Born Laverie Cooper on 18 July 1875 in Sacramento, California, Charmion was billed as French, adding a certain exoticism to those faire des galipettes.
In the mid-1890s, she began to attract attention for her gymnastic work on the rings, and was performing in Sacramento and San Francisco under the stage name of Lavevi Charmion. She formed a local gymnastic troupe, but it wasn’t a hit, and looking for work she soon arrived at the New York Vaudeville Company. She toured with them throughout the United States and Europe. And had the idea of adding a striptease to her act.
George Nathan Jean and his father saw one performance:
“By way of prolonging the terrible suspense, our temptress now maddeningly drew forth a small lace handkerchief from her bodice and cast it aside. She thereupon added insult to injury by slowly adjusting a hairpin in her coiffure. But wait! One by one now off came the stockings, revealing a pink silk garter underneath.”
By the end, she was dressed in nothing but a leotard. Not naked, but alluring enough to thrill the crowd and have them baying for more. A reporter in Washington D.C. for the Evening Times called her show “revoltingly disgusting, coarse and disagreeable”. You can’t buy that sort of publicity.
A performance of 25th of December 1897 at Koster and Bial’s theatre in New York was described by a reporter for the New York Dramatic Mirror thus;
“A few steps brought her to the rope by which she was hoisted on the trapeze. She then attempted one or two tricks, but seemed to find her clothes a bother, so she began to unhook her waist. When she began to take it off she exhibited all the shyness of a timid girl. Finally the waist came off.”
In 1898, the compere at a show in Paris was duty bound to tell the crowd that the female acrobat could not perform. The crowd groaned. But one spectator stood up. She could do it. It was Charmion, of course, and on her trapeze she addressed the audience, telling them about the human body – fitness, beauty and health. She was on-trend. This was the age of Doctor Gustaf Zander’s steam-powered exercise machines, those fabulous Ziegfeld Girls, cycling (and cycling for women), Swedish gymnastics and the rising interest in eugenics. and female suffrage.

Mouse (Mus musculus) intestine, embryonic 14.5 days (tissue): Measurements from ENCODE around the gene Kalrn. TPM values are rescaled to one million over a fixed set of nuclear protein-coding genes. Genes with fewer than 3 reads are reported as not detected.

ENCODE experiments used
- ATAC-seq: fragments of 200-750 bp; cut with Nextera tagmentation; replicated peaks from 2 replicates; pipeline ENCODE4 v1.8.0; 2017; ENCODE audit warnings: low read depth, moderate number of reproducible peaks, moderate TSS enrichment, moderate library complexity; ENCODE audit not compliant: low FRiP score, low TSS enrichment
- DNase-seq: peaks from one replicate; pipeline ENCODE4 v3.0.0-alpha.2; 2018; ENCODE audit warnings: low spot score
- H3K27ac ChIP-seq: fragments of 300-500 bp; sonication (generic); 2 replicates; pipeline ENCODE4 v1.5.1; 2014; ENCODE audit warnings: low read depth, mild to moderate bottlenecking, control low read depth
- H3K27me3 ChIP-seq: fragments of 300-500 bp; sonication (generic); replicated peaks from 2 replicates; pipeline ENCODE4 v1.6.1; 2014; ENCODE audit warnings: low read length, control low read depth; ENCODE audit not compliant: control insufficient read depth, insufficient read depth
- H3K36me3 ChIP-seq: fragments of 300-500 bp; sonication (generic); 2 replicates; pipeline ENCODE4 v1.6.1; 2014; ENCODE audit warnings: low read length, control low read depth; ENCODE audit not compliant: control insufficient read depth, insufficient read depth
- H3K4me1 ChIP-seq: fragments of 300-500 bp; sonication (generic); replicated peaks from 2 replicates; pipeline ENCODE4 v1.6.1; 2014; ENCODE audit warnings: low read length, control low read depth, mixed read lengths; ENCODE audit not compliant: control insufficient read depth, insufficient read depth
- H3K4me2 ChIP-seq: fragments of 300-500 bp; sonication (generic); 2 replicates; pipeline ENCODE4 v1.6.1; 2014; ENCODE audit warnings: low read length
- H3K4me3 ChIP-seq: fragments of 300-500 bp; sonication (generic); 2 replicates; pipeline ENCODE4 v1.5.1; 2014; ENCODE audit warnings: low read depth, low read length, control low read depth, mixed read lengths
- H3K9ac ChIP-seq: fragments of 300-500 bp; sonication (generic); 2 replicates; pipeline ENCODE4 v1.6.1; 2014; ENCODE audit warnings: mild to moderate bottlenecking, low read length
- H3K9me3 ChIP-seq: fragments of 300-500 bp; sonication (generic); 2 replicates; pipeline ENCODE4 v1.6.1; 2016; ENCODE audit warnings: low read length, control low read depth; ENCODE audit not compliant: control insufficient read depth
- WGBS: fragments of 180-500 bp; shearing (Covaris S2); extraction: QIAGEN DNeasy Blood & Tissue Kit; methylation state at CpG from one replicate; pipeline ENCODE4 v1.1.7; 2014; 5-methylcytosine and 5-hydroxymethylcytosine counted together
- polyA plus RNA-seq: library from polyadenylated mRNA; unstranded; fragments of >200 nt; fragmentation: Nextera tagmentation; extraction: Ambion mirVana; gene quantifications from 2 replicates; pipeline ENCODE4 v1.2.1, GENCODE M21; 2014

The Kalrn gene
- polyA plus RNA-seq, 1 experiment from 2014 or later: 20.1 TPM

On the 3rd of August 1898, Charmion would perform at the Alhambra in London. The Morning Post was there:
“The twilight of impropriety passed, the performance deserves nothing but praise. Charmion is so clever an artist that she can introduce on the trapeze contortions which few can exhibit on the floor, and yet do all so gracefully that she not merely attracts but fascinates and charms.”
Possessed of a sense of theatricality, charisma and business acumen, Charmion sold merchandise featuring her own images, such as pins and pictures. Before long she’d become the highest-earning female performer vaudeville on American stages, receiving over $200 a week.
Inventor Thomas Edison’s Edison Studios capitalised on her popularity with a film appearance. In 1894, Edison had filmed the strongman Eugen Sandow. And in 1901, Edison released the Trapeze Disrobing Act, starring Charmion, the “female Sandow”.
“The scene is on the stage of a vaudeville theatre. A lady dressed in evening costume is performing on a trapeze. Two Rubes are seated in a box in the theatre. The lady begins to disrobe and here the fun commences. As she removes her garments one by one and throws them at our rural friends, they begin going through antics, which to say the least, are highly amusing. When the stockings come off, the climax takes place. The Rubes jump from their seats and make things lively for a short time in the theatre.”
Harry Delaney — Charmion’s husband, manager, and trainer — died away in 1905. She remarried in 1912, to wrestler William Vallee. She moved back to California later in life, and died in 1949 in Santa Anna, Orange County.
Lead image: Charmion by Frederick Whitman Glasier in 1904.
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